Proliferation of demands for accountability and health care quality places nurses under constant pressure to ensure professional practice is evidence-based. The corresponding emphasis on knowledge that pertains to general populations challenges nursing's traditional focus on the uniqueness of each individual patient. Considering how nurses engage with professional systematic thinking processes, we reflect on ways competing agendas in the evidence-based practice environment compromise the professional vision aspired to by an earlier era of nursing model and framework builders. Exploring the scientific thinking underpinning practice evidence, we contemplate implications for applying general knowledge to particular practice, reconsidering options for conceptualizing nursing praxis.
School of Nursing, University of British Columbia, Vancouver (Dr Thorne); and School of Nursing, Trinity Western University (Dr Sawatzky), Langley, British Columbia, Canada.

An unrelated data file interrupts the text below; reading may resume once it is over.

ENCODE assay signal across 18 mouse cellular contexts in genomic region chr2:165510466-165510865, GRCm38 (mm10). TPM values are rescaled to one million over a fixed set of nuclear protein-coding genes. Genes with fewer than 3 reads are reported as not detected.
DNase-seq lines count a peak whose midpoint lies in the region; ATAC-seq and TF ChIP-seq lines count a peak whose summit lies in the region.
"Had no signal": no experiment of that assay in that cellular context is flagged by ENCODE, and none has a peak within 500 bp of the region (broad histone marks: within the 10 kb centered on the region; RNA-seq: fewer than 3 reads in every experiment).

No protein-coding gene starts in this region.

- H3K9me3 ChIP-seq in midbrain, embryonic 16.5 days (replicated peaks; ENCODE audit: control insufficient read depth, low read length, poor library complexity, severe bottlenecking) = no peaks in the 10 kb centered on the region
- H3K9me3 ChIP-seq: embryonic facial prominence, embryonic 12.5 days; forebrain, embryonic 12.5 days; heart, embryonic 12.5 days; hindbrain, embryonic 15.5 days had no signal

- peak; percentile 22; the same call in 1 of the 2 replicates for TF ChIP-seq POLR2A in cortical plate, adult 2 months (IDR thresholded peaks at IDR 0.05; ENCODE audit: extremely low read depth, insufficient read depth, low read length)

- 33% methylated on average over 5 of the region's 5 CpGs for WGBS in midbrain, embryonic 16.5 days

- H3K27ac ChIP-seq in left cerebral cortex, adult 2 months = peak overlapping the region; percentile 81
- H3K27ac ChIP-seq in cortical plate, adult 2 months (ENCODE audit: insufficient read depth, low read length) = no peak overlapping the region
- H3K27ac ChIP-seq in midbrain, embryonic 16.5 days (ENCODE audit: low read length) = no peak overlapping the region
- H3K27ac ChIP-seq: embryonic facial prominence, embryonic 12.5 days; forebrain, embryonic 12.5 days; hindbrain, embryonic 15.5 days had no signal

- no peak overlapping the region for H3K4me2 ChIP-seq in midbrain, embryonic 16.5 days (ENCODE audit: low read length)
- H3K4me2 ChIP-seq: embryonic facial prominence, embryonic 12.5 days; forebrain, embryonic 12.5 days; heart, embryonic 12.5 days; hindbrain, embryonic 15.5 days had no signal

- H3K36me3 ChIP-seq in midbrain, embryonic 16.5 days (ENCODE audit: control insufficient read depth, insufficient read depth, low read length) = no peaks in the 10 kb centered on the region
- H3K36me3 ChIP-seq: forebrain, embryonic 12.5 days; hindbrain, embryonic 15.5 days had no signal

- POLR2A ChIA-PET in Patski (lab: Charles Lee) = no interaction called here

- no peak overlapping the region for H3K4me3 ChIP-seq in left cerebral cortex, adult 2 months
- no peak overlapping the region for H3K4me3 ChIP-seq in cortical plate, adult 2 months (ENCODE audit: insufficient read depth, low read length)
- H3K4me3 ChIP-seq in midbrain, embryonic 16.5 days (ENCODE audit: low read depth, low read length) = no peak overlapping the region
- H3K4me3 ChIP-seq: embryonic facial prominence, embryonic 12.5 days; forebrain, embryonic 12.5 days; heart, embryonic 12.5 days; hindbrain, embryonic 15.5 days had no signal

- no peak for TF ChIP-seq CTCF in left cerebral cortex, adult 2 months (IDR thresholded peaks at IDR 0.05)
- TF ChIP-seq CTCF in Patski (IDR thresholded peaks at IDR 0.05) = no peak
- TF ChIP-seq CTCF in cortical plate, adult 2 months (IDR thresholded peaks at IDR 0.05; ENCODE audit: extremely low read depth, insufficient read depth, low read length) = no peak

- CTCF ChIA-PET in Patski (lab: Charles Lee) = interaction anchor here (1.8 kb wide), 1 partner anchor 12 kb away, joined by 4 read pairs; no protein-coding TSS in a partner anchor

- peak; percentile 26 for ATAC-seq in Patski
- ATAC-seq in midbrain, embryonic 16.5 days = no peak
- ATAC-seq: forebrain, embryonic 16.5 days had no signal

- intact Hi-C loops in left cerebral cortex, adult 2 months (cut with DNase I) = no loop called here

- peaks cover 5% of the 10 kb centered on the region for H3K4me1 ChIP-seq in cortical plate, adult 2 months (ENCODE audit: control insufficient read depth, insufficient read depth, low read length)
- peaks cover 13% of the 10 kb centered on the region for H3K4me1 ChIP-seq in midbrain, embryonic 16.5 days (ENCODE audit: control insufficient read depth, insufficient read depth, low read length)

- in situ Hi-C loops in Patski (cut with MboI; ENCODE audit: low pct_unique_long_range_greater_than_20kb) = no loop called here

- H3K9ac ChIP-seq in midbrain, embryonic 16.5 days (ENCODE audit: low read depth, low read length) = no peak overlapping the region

Correspondence: Sally Thorne, PhD, RN, FAAN, FCAHS, School of Nursing, University of British Columbia, T201-2211 Wesbrook Mall, Vancouver, BC V6T 2B5, Canada (firstname.lastname@example.org).
The authors have no funding sources to declare.
The authors have disclosed that they have no significant relationships with, or financial interest in, any commercial companies pertaining to this article.